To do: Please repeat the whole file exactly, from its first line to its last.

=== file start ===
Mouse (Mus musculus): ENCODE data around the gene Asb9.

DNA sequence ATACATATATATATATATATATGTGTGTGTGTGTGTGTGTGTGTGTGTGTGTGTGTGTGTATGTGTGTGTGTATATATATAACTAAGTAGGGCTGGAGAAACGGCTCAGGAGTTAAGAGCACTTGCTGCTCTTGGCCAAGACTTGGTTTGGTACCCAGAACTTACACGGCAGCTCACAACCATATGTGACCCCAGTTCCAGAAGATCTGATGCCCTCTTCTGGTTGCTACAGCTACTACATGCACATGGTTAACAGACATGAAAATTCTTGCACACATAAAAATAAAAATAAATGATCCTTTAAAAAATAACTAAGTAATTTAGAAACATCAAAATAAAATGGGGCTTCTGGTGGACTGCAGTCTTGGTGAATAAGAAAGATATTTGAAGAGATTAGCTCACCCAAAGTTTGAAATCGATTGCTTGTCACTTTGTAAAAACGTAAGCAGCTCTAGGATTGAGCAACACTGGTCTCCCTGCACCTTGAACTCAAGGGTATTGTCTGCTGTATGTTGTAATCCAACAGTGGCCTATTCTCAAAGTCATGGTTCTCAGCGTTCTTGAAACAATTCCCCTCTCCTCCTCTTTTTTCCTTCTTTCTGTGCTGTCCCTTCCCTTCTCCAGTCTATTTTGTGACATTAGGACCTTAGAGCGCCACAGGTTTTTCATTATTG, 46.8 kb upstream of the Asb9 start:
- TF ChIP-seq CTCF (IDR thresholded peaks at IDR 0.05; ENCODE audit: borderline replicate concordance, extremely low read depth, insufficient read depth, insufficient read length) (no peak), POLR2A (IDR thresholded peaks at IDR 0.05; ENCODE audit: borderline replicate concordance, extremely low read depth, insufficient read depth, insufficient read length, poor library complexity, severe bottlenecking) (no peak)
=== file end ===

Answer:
Mouse (Mus musculus): ENCODE data around the gene Asb9.

DNA sequence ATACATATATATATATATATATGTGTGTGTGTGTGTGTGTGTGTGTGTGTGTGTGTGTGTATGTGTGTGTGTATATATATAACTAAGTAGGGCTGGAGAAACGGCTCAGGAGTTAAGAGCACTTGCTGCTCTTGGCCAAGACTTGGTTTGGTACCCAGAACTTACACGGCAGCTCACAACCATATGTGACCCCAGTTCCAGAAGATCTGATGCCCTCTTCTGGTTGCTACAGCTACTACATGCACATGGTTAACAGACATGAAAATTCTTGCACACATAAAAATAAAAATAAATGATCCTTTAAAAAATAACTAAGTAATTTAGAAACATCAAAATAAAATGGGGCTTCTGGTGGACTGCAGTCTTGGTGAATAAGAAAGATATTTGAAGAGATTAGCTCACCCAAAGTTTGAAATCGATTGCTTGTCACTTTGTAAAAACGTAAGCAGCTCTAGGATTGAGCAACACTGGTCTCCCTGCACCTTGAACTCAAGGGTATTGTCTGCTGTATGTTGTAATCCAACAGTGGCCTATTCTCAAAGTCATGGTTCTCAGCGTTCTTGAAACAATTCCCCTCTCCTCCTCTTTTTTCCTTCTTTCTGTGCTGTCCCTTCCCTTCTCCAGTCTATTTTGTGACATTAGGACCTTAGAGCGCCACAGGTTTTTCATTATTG, 46.8 kb upstream of the Asb9 start:
- TF ChIP-seq CTCF (IDR thresholded peaks at IDR 0.05; ENCODE audit: borderline replicate concordance, extremely low read depth, insufficient read depth, insufficient read length) (no peak), POLR2A (IDR thresholded peaks at IDR 0.05; ENCODE audit: borderline replicate concordance, extremely low read depth, insufficient read depth, insufficient read length, poor library complexity, severe bottlenecking) (no peak)